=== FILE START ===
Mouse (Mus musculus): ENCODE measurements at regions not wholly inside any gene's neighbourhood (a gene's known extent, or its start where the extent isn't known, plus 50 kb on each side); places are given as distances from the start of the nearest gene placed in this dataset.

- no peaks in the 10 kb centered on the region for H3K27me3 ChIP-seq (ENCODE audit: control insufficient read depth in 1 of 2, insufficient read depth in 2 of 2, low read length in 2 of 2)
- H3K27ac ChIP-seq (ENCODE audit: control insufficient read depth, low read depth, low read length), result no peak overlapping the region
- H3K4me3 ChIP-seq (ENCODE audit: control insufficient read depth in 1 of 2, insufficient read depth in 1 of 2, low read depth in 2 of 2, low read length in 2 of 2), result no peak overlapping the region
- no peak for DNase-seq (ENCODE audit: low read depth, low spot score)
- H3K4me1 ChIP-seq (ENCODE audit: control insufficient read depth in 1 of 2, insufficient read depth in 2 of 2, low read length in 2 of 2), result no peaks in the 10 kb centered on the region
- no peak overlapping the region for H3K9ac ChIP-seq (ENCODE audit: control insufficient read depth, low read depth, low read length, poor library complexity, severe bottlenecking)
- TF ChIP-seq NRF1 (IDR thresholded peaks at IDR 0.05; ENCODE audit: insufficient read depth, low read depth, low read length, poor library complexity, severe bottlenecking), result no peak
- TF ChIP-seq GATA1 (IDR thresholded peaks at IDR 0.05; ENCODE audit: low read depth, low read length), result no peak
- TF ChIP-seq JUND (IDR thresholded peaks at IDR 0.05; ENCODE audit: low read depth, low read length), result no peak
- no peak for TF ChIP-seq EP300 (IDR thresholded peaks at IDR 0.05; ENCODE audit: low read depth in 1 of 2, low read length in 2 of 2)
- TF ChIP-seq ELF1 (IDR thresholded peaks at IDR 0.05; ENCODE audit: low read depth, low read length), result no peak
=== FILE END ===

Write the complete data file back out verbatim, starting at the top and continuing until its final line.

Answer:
Mouse (Mus musculus): ENCODE measurements at regions not wholly inside any gene's neighbourhood (a gene's known extent, or its start where the extent isn't known, plus 50 kb on each side); places are given as distances from the start of the nearest gene placed in this dataset.

- no peaks in the 10 kb centered on the region for H3K27me3 ChIP-seq (ENCODE audit: control insufficient read depth in 1 of 2, insufficient read depth in 2 of 2, low read length in 2 of 2)
- H3K27ac ChIP-seq (ENCODE audit: control insufficient read depth, low read depth, low read length), result no peak overlapping the region
- H3K4me3 ChIP-seq (ENCODE audit: control insufficient read depth in 1 of 2, insufficient read depth in 1 of 2, low read depth in 2 of 2, low read length in 2 of 2), result no peak overlapping the region
- no peak for DNase-seq (ENCODE audit: low read depth, low spot score)
- H3K4me1 ChIP-seq (ENCODE audit: control insufficient read depth in 1 of 2, insufficient read depth in 2 of 2, low read length in 2 of 2), result no peaks in the 10 kb centered on the region
- no peak overlapping the region for H3K9ac ChIP-seq (ENCODE audit: control insufficient read depth, low read depth, low read length, poor library complexity, severe bottlenecking)
- TF ChIP-seq NRF1 (IDR thresholded peaks at IDR 0.05; ENCODE audit: insufficient read depth, low read depth, low read length, poor library complexity, severe bottlenecking), result no peak
- TF ChIP-seq GATA1 (IDR thresholded peaks at IDR 0.05; ENCODE audit: low read depth, low read length), result no peak
- TF ChIP-seq JUND (IDR thresholded peaks at IDR 0.05; ENCODE audit: low read depth, low read length), result no peak
- no peak for TF ChIP-seq EP300 (IDR thresholded peaks at IDR 0.05; ENCODE audit: low read depth in 1 of 2, low read length in 2 of 2)
- TF ChIP-seq ELF1 (IDR thresholded peaks at IDR 0.05; ENCODE audit: low read depth, low read length), result no peak